Smoking cessation is crucial for patients with coronary heart disease (CHD), yet depression may impede cessation success. We systematically reviewed the prospective association between depression and subsequent smoking cessation in individuals with CHD to quantify this effect.
Electronic databases (PsychInfo, PubMed, CINAHL) were searched for prospective studies of patients with CHD that measured depression at baseline (scales, diagnostic interview, or antidepressant prescription) and reported smoking continuation/cessation at follow-up. Inclusive dates were January 1, 1990, to May 22, 2013. Standardized mean differences (SMDs) and associated 95% confidence intervals were estimated using random-effects meta-analysis. Sensitivity analysis explored the impact of limiting meta-analysis to studies using different depression measures (validated scales, diagnostic interviews, antidepressant prescription), different durations of follow-up, or higher-quality studies.
From 1185 citations retrieved, 28 relevant articles were identified. Meta-analysis of all available data from 20 unique data sets found that depressed patients with CHD were significantly less likely to quit smoking at follow-up (SMD = −0.39, 95% confidence interval = −0.50 to −0.29; I2 = 51.2%, p = .005). Estimates remained largely unchanged for each sensitivity analysis, except for two studies that used antidepressants, which showed a much larger effect (SMD = −0.94, −1.38 to −0.51; I2 = 57.7%, p = .124).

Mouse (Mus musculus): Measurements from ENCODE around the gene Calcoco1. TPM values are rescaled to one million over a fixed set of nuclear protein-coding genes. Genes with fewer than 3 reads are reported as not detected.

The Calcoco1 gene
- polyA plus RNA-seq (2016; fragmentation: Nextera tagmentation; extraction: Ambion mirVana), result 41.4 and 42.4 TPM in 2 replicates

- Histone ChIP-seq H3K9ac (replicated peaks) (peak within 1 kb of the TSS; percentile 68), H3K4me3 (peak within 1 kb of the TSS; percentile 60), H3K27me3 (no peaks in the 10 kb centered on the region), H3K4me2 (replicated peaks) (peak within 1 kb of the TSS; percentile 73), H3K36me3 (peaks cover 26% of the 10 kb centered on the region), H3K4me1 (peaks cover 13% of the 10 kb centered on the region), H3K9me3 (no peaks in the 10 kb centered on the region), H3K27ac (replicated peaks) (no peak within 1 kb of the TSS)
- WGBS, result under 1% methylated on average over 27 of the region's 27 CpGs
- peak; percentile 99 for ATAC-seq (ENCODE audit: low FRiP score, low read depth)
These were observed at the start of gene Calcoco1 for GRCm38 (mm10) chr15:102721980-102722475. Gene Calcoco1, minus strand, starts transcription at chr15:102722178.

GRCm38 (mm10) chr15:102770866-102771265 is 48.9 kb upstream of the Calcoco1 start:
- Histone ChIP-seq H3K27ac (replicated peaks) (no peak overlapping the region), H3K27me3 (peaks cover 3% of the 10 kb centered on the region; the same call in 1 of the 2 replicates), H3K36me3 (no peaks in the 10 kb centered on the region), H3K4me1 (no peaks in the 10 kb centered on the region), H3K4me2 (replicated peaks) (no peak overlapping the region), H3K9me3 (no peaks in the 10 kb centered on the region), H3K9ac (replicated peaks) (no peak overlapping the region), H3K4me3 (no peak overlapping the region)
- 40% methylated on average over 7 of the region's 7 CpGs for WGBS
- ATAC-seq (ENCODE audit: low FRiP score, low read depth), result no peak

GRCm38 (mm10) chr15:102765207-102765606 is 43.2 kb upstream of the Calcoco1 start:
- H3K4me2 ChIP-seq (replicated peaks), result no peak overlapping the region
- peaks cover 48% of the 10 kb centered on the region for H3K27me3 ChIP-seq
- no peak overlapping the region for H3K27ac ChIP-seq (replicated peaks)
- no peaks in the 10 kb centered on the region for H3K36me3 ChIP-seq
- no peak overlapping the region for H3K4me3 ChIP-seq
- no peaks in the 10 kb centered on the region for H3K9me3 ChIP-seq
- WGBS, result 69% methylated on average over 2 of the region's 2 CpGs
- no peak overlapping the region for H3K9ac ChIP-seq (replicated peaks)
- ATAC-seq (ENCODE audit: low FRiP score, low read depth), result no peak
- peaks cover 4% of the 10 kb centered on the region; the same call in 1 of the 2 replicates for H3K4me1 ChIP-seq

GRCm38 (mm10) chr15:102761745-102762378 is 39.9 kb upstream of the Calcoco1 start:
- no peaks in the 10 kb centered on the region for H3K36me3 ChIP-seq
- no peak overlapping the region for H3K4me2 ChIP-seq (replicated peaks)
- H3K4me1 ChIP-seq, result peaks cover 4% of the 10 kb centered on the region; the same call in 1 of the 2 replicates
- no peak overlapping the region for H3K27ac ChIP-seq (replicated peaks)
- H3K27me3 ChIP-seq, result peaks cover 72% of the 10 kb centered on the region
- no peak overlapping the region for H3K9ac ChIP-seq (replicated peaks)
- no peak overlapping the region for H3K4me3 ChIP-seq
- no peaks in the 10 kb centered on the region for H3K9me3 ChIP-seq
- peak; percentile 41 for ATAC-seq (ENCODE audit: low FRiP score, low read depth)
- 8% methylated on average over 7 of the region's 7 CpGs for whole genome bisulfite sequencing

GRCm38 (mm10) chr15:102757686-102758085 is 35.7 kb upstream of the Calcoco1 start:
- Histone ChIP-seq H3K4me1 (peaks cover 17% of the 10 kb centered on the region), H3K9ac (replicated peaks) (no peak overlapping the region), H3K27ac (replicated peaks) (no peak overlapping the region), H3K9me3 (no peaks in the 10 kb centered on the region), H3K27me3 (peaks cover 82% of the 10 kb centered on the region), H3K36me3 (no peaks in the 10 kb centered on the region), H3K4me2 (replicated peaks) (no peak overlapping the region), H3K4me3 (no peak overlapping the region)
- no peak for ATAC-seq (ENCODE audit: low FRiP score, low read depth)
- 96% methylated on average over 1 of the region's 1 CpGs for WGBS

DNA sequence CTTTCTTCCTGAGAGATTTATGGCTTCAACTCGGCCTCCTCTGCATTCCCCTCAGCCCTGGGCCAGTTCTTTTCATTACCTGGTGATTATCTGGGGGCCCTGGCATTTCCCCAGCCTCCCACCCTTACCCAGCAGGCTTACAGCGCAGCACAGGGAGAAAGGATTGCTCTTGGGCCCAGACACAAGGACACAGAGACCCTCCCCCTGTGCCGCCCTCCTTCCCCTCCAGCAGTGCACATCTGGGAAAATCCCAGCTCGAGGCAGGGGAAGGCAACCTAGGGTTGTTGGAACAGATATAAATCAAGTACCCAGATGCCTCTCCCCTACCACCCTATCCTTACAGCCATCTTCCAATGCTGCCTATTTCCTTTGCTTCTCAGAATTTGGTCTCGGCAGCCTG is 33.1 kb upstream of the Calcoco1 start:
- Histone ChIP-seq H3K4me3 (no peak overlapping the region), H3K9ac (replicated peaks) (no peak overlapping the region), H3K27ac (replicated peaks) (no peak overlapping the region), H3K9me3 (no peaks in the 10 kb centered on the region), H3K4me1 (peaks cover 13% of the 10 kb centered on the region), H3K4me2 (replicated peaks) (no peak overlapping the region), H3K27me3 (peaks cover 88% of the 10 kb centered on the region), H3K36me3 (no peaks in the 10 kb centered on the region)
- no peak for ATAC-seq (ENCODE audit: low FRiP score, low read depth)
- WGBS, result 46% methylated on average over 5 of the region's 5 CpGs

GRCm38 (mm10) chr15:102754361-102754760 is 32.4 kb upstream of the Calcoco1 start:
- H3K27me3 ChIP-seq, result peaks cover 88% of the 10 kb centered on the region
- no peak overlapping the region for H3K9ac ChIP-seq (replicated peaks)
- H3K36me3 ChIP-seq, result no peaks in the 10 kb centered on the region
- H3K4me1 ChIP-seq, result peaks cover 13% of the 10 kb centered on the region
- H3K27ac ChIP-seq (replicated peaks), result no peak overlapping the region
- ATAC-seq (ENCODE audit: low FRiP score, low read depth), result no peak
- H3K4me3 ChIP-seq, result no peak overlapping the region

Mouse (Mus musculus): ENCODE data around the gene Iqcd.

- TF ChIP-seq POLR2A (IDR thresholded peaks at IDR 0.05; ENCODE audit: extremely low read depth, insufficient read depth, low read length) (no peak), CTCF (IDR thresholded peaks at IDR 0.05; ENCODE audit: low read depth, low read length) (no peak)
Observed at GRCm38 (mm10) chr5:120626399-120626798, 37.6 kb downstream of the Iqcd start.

Patients with CHD and depressive symptoms are significantly less likely to quit smoking than their nondepressed counterparts. This may have implications for cardiovascular prognosis, and CHD smokers may require aggressive depression treatment to enhance their chances of quitting.